You can also bake this in a muffin pan. I don't preheat the muffin pan. Makes 12 muffins. Bake for about 25 minute, or until golden brown.

If you have leftover cornbread, wrap it well and pop it in the freezer for a busy day later. 

*Lent is a season of forty days, not counting Sundays, which begins on Ash Wednesday and ends on Holy Saturday. Lent comes from the Anglo Saxon word lencten, which means "spring." The forty days represents the time Jesus spent in the wilderness, enduring the temptation of Satan and preparing to begin his ministry.

Thursday, February 8, 2018

Winter Wind Up

[Trying to catch up on some blog photos that I've not posted yet.]

Just a quick peek at my knitting get away a couple of weekends ago.
It's a annual knitting retreat at a nearby (for me) camp at our local lake. 
Some knitters traveled much further to get here.

I enjoyed the knitters and the knitting time, but the outdoor beauty 
at the lake was another reason this retreat spot was special.
It was quiet and peaceful. A needed change of pace in our crazy world.

I never get tired of being at the lake, knitting or not. 
Walking outside is like hitting the reset button.

Thanks to the retreat organizer and the camp staff for making this all happen.
And thanks to those folks working in the dining hall.
Not cooking or even thinking of what to cook for a few days was fantastic.

I know a knitting retreat doesn't sound like fun to all of you. But there is something similar for every interest if you search for them. And some of you can't get away for several days. So find a way to "retreat" at home. Sit on your back steps with a cup of tea and don't go in until the cup is empty. If you are a mom of small children even this can be hard. But keep trying. It's worth it.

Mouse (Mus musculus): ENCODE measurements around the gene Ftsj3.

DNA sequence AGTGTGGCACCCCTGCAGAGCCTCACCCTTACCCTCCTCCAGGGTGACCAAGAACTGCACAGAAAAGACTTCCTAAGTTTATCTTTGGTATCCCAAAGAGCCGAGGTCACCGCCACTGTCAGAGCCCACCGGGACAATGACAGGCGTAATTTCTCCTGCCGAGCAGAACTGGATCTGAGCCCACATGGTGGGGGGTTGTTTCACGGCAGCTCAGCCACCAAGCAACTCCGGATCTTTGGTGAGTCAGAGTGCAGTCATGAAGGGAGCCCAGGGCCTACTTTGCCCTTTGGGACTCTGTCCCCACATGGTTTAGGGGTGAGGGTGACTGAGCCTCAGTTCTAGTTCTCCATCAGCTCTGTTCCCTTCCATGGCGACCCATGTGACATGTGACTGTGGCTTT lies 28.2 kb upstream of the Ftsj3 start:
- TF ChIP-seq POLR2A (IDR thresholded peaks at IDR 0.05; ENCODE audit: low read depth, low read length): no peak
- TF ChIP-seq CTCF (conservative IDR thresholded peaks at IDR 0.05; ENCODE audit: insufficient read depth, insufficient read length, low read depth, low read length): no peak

What is your favorite way to "retreat?" The big kind or the tiny kind.

Tuesday, February 6, 2018

Inch By Inch, Row By Row

There is a Peter, Paul & Mary song that we performed a few times over the years for spring school programs called The Garden Song. It starts "Inch by inch, row by row, I'm gonna make this garden grow." The tune has popped into my head from time to time as I've knitted. That is exactly how I feel about my current knitting project. Back and forth. Back and forth. Over and over. Singing in my head as I knit, "Inch by inch, row by row, I'm gonna make this white shawl grow..."

I am on schedule at the moment, but I'm in that long middle slog. At the beginning you can see the progress. But where I am now, there isn't much visible difference between 17 inches and 20 inches. It all looks alike. And there are many inches still ahead of me. So I sit still and knit.

In order to see some proof that I'm making progress—and to keep my place as I go—I made a check-off sheet for every row that I knit. And I have the pattern written out on index cards...one row per card, flipping cards as I complete a row. That way my eye can only read one row pattern at a time. Knitters know that when you work from the printed pattern, it's too easy to read part of one row and then part of the row below.